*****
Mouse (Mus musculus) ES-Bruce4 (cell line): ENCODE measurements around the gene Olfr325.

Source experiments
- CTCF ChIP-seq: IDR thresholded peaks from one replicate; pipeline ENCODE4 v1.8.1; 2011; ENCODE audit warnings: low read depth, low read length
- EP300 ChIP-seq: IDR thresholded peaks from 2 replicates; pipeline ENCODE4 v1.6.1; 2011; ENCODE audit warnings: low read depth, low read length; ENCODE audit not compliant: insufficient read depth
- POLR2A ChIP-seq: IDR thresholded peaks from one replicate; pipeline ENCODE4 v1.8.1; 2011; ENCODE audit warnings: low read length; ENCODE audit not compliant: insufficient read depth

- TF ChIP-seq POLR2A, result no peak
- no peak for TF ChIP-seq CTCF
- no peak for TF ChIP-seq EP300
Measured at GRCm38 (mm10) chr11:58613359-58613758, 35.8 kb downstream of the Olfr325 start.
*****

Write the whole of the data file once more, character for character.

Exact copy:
Mouse (Mus musculus) ES-Bruce4 (cell line): ENCODE measurements around the gene Olfr325.

Source experiments
- CTCF ChIP-seq: IDR thresholded peaks from one replicate; pipeline ENCODE4 v1.8.1; 2011; ENCODE audit warnings: low read depth, low read length
- EP300 ChIP-seq: IDR thresholded peaks from 2 replicates; pipeline ENCODE4 v1.6.1; 2011; ENCODE audit warnings: low read depth, low read length; ENCODE audit not compliant: insufficient read depth
- POLR2A ChIP-seq: IDR thresholded peaks from one replicate; pipeline ENCODE4 v1.8.1; 2011; ENCODE audit warnings: low read length; ENCODE audit not compliant: insufficient read depth

- TF ChIP-seq POLR2A, result no peak
- no peak for TF ChIP-seq CTCF
- no peak for TF ChIP-seq EP300
Measured at GRCm38 (mm10) chr11:58613359-58613758, 35.8 kb downstream of the Olfr325 start.